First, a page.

The TNF receptor superfamily is a large group of membrane-associated receptors characterized by structural similarities in their extracellular and intracellular domains. A subgroup of these receptors, the so-called death receptors, shares an intracellular motif termed the death domain. When engaged by their cognate ligands, these receptors trigger an apoptotic pathway often referred to as the extrinsic pathway. This is mediated by the recruitment of various adaptor proteins, which, in turn, recruit and facilitate the activation of initiator caspases, initiating a proteolytic cascade. Death receptor deregulation has been associated with several pathological conditions; for this reason, death receptors have been the subject of intensive studies. These studies have also revealed, in different settings, that death receptors have additional apoptosis-independent functions, including regulation of cell proliferation and differentiation, chemokine production, and tumor-promoting activity. This chapter provides an updated overview on the signaling pathways mediated by the death receptors and on their role in human physiology and pathophysiology.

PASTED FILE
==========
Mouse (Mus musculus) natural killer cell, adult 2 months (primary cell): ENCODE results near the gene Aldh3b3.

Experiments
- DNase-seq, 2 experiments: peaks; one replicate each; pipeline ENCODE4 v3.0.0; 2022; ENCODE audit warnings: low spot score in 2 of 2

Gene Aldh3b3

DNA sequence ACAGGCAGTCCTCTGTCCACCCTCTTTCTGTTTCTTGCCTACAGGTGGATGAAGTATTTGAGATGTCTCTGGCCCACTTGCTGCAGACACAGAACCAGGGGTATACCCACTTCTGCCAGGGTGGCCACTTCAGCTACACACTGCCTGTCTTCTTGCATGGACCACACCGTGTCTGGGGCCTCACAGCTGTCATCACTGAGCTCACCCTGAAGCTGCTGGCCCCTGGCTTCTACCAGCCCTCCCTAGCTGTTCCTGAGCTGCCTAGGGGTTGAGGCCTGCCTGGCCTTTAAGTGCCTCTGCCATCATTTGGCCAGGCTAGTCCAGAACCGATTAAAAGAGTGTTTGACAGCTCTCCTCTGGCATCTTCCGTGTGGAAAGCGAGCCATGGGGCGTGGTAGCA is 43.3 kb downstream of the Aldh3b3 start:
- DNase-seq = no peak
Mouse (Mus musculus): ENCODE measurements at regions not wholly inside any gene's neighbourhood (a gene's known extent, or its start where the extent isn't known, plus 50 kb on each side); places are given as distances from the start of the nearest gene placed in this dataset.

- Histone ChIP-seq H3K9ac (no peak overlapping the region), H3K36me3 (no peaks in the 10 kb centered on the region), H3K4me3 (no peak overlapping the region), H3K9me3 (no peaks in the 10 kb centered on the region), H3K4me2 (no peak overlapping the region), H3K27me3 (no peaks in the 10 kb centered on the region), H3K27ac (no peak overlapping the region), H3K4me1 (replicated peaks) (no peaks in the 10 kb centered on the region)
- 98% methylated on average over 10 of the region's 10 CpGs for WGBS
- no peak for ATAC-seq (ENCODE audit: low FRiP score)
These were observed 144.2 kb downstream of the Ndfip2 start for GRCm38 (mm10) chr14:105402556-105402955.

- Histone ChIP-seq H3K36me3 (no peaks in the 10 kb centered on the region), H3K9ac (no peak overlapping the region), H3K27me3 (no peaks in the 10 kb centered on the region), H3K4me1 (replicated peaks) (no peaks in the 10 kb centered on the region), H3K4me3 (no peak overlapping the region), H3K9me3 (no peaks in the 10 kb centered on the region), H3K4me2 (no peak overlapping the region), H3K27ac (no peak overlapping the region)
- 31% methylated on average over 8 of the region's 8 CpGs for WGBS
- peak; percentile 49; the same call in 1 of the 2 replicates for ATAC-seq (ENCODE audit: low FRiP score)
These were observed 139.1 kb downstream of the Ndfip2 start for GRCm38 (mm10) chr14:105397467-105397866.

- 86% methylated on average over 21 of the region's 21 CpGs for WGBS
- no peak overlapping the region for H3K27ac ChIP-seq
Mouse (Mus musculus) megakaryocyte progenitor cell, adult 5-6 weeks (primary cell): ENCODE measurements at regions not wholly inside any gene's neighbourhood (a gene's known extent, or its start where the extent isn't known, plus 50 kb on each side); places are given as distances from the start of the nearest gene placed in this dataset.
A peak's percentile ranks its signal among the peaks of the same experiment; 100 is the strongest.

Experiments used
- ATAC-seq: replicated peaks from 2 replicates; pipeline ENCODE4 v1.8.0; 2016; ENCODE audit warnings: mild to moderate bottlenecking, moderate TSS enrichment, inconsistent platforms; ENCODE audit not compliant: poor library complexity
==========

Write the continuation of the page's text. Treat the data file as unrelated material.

- Bcl-2 family
- Death receptors
- MAP kinases
ASJC Scopus subject areas
- Biochemistry, Genetics and Molecular Biology(all)